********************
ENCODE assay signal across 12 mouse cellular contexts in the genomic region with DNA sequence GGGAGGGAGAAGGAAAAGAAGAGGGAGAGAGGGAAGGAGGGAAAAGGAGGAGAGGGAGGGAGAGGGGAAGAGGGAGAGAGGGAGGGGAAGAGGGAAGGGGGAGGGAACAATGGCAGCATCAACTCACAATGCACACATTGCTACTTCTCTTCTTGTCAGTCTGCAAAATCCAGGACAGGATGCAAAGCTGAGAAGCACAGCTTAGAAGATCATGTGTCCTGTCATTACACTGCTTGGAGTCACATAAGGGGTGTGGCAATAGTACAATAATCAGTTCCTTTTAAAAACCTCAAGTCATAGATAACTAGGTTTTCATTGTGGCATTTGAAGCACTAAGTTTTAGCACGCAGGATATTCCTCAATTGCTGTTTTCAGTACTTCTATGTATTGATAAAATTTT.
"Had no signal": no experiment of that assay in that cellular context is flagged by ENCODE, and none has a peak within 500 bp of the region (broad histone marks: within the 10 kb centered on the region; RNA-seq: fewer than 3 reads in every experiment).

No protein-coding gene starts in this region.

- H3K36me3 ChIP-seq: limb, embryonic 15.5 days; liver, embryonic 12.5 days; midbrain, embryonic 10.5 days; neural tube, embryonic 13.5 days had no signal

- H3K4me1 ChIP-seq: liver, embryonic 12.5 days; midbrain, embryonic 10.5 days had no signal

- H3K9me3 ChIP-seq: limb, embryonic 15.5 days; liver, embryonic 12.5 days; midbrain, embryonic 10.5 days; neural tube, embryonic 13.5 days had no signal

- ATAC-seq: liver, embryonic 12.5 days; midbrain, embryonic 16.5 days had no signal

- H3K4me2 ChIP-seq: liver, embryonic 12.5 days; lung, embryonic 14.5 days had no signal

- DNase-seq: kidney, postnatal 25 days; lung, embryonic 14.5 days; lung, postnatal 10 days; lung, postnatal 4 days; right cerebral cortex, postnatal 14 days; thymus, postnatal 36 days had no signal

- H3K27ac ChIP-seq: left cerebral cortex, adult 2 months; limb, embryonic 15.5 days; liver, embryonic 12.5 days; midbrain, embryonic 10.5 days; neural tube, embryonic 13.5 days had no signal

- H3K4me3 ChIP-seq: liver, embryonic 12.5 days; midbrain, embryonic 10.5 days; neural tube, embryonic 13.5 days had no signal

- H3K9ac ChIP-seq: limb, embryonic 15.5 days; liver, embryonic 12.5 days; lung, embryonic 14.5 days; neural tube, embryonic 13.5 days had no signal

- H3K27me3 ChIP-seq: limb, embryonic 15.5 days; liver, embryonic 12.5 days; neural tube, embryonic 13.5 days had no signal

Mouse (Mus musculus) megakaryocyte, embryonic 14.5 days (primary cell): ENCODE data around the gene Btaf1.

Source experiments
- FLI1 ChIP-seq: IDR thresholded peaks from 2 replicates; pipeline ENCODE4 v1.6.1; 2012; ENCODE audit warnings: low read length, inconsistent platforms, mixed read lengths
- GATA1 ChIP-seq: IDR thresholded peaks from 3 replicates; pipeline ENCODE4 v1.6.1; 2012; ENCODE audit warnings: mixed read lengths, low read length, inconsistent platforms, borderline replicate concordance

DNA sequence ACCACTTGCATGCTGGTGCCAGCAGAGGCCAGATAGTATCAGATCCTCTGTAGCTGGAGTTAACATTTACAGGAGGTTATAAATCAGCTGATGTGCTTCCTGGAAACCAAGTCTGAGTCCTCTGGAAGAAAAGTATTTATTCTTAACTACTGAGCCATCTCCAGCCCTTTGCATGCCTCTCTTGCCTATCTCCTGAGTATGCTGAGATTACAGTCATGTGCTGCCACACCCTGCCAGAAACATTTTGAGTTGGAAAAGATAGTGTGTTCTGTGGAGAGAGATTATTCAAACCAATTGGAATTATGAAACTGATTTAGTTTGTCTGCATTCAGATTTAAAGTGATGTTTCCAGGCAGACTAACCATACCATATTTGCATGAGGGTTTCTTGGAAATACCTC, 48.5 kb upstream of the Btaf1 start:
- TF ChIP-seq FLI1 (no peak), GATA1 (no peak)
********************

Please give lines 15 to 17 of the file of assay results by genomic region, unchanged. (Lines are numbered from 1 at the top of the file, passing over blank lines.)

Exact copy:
Source experiments
- FLI1 ChIP-seq: IDR thresholded peaks from 2 replicates; pipeline ENCODE4 v1.6.1; 2012; ENCODE audit warnings: low read length, inconsistent platforms, mixed read lengths
- GATA1 ChIP-seq: IDR thresholded peaks from 3 replicates; pipeline ENCODE4 v1.6.1; 2012; ENCODE audit warnings: mixed read lengths, low read length, inconsistent platforms, borderline replicate concordance